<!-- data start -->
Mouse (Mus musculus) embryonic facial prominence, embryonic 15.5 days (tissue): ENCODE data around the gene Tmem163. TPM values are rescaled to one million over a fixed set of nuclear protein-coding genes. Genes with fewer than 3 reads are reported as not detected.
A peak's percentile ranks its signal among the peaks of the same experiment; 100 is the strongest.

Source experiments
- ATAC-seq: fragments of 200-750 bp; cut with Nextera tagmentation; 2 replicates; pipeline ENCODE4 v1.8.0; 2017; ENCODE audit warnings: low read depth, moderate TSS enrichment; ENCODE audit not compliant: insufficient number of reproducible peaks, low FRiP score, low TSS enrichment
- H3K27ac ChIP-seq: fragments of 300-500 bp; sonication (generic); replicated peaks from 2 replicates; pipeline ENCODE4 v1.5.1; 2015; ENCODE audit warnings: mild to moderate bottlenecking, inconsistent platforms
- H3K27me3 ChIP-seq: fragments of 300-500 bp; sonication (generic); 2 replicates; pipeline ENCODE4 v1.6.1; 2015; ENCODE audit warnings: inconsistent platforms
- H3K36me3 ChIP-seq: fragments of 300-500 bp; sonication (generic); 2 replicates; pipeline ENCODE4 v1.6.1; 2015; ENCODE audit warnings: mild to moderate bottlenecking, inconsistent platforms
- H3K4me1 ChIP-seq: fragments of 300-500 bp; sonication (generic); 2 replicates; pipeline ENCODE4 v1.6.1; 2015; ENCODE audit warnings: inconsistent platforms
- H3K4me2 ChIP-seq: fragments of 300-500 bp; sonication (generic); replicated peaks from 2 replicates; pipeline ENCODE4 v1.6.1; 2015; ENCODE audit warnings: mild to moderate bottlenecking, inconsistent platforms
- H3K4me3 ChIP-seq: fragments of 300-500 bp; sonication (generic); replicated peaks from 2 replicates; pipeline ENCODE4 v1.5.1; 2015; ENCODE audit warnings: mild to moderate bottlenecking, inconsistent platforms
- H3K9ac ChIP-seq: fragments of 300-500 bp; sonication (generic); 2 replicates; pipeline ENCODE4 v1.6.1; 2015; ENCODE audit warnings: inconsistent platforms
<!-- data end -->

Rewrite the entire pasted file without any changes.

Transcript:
Mouse (Mus musculus) embryonic facial prominence, embryonic 15.5 days (tissue): ENCODE data around the gene Tmem163. TPM values are rescaled to one million over a fixed set of nuclear protein-coding genes. Genes with fewer than 3 reads are reported as not detected.
A peak's percentile ranks its signal among the peaks of the same experiment; 100 is the strongest.

Source experiments
- ATAC-seq: fragments of 200-750 bp; cut with Nextera tagmentation; 2 replicates; pipeline ENCODE4 v1.8.0; 2017; ENCODE audit warnings: low read depth, moderate TSS enrichment; ENCODE audit not compliant: insufficient number of reproducible peaks, low FRiP score, low TSS enrichment
- H3K27ac ChIP-seq: fragments of 300-500 bp; sonication (generic); replicated peaks from 2 replicates; pipeline ENCODE4 v1.5.1; 2015; ENCODE audit warnings: mild to moderate bottlenecking, inconsistent platforms
- H3K27me3 ChIP-seq: fragments of 300-500 bp; sonication (generic); 2 replicates; pipeline ENCODE4 v1.6.1; 2015; ENCODE audit warnings: inconsistent platforms
- H3K36me3 ChIP-seq: fragments of 300-500 bp; sonication (generic); 2 replicates; pipeline ENCODE4 v1.6.1; 2015; ENCODE audit warnings: mild to moderate bottlenecking, inconsistent platforms
- H3K4me1 ChIP-seq: fragments of 300-500 bp; sonication (generic); 2 replicates; pipeline ENCODE4 v1.6.1; 2015; ENCODE audit warnings: inconsistent platforms
- H3K4me2 ChIP-seq: fragments of 300-500 bp; sonication (generic); replicated peaks from 2 replicates; pipeline ENCODE4 v1.6.1; 2015; ENCODE audit warnings: mild to moderate bottlenecking, inconsistent platforms
- H3K4me3 ChIP-seq: fragments of 300-500 bp; sonication (generic); replicated peaks from 2 replicates; pipeline ENCODE4 v1.5.1; 2015; ENCODE audit warnings: mild to moderate bottlenecking, inconsistent platforms
- H3K9ac ChIP-seq: fragments of 300-500 bp; sonication (generic); 2 replicates; pipeline ENCODE4 v1.6.1; 2015; ENCODE audit warnings: inconsistent platforms